At a time when our benevolent bureaucrats at the city, state and federal level are all about "nudging" people to make better decisions, the government teams up with the media to promote one of the most irrational ways for people to spend their money. State-supported lotteries are especially rich when you consider all of the low-level gambling that Michigan makes illegal — like March Madness college basketball pools or small monetary bets between friends.
In Michigan, the state spends tens of millions of dollars begging us to play the lottery — it's for the children! The money supports the general fund and education spending, but as Michael E. Heberling, president of the Baker College Center for Graduate Studies and an adjunct scholar with the Mackinac Center for Public Policy, noted in 2002, this is paid for disproportionally by the poor:
While the average player spends $313 per year on the lottery, those with incomes of less than $10,000 spend $597. African-Americans spend $998 compared to $210 for whites. High school dropouts spend four times as much on the lottery as do college graduates. More than half of all lottery tickets are bought by just 5 percent of those who play. The National Opinion Research Center estimates that problem gamblers (those addicted to gambling and whose families often suffer as a result) account for 14 percent of total lottery revenues.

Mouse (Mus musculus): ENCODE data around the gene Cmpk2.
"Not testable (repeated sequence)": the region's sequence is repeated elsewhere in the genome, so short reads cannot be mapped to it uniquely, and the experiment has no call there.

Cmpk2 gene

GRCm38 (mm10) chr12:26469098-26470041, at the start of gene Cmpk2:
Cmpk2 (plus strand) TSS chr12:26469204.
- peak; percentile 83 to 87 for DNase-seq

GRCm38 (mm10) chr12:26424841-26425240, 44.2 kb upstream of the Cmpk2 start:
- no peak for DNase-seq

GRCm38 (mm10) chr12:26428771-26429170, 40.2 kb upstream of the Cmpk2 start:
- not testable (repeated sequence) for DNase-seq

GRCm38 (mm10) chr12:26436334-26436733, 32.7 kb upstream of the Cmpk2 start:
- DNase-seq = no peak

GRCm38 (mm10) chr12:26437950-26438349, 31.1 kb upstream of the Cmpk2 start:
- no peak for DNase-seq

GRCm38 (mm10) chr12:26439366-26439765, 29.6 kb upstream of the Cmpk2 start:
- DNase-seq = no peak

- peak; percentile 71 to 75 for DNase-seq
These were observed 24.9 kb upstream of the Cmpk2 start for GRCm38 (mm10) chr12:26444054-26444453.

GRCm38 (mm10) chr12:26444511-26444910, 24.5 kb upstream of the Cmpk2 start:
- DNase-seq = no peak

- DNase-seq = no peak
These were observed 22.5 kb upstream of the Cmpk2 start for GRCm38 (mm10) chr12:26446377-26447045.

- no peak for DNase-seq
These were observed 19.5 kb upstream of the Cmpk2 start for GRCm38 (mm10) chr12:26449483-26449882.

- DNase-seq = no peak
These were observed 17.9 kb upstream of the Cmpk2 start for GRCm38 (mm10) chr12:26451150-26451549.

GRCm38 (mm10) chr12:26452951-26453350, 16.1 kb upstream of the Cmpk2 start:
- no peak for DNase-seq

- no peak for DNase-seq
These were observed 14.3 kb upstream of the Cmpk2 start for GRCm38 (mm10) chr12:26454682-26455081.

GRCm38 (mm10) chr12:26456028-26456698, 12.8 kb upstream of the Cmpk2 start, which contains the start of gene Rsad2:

And not only are state and national lotteries a poor bet, but they encourage bad behavior. Instead of putting their money into a nearly impossible dream, in which many people end up squandering the money, people should be investing in themselves.
Playing the main Powerball game costs $2. If someone who played every day was to instead take that money and save or invest it, they eventually would have some real money: $2 a day compounding at 8 percent would be more than $11,000 after a decade. Saving that amount of money for 50 years (from 18 to 68) would yield nearly half a million dollars.
Saving and investing are learned habits and they are the key to freedom. It is unlikely that governments constantly struggling to balance their own budgets are going to encourage it, but at the very least they should make it easier by not incentivizing bad habits.
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